“You have seen it where people have been robbed, sexually molested, and all of misbehavior that goes on and there’s no checks and balances,” said Beale. “Once you start fingerprinting, you become an employee of a company and they don’t want you to fingerprint because they don’t want any liability; they want you taking all the risk while they make the money.”

In a highly publicized incident former Uber driver Adnan Nafasat, 46, was charged with criminal sexual assault, unlawful restraint and kidnapping of one of his passengers in Jan. 2015, according to multiple reports. Uber released a statement saying it removed Nafasat from the platform and they were working with authorities.

Jones suggested passengers should be subject to background checks too to ensure the safety of drivers given the reports she read.

“What’s been going on lately is that the riders are the ones that are more violent than the drivers,” said Jones. “They’re saying they’re protecting the riders from the drivers, but who is protecting the drivers from the riders?”

Beale’s concerns go beyond just what happens on within the cars but into the digital space, too. He stated Uber violated city, state and federal laws by failing to disclose information to the federal government and local municipalities about its data breach.

“People’s stuff is still at risk and they tried to conceal it,” said Beale. “Uber is a bad company and you can see it time and time again. It’s only a matter of time before more drastic things happen because they’re a bad company.”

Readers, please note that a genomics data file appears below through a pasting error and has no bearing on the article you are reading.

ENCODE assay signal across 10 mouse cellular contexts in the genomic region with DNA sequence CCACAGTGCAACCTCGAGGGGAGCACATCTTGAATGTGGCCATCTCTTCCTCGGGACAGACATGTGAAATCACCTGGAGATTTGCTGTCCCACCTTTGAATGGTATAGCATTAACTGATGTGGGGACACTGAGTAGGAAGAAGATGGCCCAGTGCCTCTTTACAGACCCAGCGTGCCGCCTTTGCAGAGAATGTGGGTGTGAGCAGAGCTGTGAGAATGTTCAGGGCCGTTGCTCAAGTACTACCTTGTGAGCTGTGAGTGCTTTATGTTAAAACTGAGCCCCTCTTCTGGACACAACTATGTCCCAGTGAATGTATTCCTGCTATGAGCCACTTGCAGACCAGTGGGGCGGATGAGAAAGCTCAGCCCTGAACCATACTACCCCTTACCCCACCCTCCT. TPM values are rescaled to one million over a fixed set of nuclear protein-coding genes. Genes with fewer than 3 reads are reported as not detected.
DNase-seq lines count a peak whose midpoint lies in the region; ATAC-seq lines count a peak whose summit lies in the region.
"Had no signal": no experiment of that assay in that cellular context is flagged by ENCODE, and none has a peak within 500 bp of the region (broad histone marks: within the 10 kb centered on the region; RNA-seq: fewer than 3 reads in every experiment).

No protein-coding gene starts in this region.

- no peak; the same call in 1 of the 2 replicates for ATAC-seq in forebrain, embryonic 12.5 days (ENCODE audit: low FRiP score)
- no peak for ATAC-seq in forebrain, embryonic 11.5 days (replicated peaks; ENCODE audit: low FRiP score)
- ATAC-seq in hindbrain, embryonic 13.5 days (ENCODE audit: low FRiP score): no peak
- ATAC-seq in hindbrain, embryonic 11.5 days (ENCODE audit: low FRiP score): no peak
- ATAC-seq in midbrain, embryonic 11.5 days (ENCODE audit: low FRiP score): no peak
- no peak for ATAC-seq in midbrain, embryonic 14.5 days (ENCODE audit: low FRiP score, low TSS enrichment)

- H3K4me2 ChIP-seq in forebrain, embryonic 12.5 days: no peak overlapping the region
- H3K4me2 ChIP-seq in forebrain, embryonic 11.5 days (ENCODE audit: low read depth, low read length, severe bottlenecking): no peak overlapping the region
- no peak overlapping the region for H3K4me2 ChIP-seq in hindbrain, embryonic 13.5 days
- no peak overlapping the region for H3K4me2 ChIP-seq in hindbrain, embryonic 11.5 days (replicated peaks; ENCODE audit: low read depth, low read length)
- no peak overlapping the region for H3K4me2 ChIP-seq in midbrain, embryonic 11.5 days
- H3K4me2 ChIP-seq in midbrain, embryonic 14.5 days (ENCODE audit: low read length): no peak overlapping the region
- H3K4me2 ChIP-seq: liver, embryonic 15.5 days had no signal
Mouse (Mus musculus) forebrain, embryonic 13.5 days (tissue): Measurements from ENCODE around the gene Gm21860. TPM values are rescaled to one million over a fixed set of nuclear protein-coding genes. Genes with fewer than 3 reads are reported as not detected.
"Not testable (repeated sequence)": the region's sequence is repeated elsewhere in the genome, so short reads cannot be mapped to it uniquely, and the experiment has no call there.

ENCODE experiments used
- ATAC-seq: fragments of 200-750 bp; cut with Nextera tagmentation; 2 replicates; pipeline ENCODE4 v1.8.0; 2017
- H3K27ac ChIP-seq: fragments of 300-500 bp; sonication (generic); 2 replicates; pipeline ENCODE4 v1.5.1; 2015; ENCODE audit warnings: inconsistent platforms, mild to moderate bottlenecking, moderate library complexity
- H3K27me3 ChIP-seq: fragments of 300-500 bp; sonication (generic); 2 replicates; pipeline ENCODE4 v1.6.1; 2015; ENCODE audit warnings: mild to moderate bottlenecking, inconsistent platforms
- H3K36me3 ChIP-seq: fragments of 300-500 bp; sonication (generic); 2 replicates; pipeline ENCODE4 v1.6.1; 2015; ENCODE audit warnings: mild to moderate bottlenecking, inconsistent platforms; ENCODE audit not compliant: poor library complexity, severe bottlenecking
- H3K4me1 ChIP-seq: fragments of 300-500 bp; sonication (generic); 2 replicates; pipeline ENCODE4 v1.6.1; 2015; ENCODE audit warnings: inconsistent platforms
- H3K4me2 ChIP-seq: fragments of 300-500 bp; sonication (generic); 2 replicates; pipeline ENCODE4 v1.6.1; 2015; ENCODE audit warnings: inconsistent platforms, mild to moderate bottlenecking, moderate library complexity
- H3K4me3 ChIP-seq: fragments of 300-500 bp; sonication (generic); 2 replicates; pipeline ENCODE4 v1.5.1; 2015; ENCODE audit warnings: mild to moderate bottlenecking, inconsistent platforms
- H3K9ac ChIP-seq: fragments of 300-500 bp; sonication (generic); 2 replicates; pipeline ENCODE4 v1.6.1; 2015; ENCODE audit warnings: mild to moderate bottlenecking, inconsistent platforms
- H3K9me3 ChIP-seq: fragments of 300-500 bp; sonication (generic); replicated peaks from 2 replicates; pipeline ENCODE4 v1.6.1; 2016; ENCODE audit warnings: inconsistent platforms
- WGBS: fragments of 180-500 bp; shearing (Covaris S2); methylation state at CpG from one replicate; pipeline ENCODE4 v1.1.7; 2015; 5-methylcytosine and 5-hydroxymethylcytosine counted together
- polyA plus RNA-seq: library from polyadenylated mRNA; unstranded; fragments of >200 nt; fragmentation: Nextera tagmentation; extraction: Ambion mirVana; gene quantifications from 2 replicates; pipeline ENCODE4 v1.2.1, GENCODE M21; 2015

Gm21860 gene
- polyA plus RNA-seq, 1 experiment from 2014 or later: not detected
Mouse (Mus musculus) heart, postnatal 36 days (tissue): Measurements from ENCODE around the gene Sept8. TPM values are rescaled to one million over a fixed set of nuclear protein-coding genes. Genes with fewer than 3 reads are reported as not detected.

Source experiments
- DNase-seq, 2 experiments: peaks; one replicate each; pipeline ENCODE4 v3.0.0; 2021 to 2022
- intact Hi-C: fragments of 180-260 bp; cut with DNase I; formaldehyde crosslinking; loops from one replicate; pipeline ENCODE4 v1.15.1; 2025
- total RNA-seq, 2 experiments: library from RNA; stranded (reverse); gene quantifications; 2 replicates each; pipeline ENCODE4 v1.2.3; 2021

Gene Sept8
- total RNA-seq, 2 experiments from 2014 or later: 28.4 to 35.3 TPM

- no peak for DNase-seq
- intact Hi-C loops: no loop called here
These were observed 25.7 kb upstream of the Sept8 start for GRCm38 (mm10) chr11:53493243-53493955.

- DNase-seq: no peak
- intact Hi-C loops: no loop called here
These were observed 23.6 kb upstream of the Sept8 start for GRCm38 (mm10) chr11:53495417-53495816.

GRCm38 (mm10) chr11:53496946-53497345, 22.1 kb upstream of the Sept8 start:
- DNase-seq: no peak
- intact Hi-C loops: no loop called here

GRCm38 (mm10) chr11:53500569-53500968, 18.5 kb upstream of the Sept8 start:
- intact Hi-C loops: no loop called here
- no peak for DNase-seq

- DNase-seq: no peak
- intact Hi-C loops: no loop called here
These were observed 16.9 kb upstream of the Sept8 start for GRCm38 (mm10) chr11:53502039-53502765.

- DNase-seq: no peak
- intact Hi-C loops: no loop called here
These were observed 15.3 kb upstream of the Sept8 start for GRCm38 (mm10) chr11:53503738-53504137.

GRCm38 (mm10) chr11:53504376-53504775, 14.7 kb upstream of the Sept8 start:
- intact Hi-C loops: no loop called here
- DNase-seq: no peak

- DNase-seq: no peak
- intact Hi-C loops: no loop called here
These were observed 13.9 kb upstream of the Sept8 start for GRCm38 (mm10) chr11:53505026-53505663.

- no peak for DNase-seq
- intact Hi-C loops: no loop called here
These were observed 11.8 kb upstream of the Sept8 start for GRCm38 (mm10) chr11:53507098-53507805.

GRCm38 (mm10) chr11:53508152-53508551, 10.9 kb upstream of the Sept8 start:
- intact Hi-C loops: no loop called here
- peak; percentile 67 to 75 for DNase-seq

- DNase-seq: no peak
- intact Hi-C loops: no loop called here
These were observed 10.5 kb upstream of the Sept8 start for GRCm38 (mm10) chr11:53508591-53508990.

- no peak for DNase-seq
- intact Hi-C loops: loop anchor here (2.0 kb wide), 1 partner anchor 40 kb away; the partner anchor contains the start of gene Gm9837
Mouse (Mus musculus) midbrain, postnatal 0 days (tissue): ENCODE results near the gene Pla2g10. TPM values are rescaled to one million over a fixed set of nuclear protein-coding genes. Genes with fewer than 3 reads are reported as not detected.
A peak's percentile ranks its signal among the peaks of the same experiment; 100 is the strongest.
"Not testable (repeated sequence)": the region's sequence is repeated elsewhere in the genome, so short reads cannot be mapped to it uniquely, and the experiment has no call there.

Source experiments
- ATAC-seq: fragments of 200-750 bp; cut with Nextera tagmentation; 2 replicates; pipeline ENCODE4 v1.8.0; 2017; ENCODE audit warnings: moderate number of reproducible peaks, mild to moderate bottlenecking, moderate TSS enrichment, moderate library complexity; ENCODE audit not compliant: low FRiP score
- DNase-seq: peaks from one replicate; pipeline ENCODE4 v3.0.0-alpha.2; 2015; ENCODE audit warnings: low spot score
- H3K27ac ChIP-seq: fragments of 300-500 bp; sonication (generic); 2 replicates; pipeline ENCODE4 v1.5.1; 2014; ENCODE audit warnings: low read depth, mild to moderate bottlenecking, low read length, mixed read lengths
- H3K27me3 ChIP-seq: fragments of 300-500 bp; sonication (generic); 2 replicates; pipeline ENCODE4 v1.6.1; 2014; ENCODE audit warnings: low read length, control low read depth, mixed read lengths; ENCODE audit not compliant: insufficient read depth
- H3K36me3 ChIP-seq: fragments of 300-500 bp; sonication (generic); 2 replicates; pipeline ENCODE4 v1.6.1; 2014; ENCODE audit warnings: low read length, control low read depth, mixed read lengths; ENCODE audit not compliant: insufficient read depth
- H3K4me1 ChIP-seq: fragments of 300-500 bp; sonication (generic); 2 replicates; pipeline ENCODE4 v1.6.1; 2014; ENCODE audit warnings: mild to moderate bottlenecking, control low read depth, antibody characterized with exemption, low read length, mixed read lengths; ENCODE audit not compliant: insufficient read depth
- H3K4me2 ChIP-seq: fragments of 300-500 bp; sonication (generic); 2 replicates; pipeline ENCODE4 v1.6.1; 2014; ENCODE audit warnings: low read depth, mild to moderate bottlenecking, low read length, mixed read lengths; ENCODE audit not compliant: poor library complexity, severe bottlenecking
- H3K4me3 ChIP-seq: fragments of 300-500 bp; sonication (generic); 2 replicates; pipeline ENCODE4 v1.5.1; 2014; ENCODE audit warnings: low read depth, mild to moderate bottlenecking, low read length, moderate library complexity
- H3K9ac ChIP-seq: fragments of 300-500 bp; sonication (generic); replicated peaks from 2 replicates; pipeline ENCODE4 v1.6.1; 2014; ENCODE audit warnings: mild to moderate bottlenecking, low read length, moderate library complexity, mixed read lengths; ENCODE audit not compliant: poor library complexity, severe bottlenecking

In response to the data breach Uber CEO Dara Khosrowshahi released a statement on the company’s website apologizing for the breach and outlining changes for the future.

“None of this should have happened, and I will not make excuses for it,” wrote Khosrowshahi. “While I can’t erase the past, I can commit on behalf of every Uber employee that we will learn from our mistakes. We are changing the way we do business, putting integrity at the core of every decision we make and working hard to earn the trust of our customers.”

Business As Usual

Yet, despite everything that surrounds the rideshare industry, there are customers like Chicago native Sarai Koonce who will continue to take advantage of the service. She said a part of the reason why she prefers ridershare companies to other options is because “they hire regular people.” She said she isn’t overly concerned about her safety because she shares where she is traveling and who the driver is using screenshots from her phone with friends.

“It’s much easier, it’s much cheaper, it’s easier to communicate with the person after you already order the ride,” said Koonce, who shared she preferred Lyft over Uber. “It’s mostly about the convenience and my comfort.”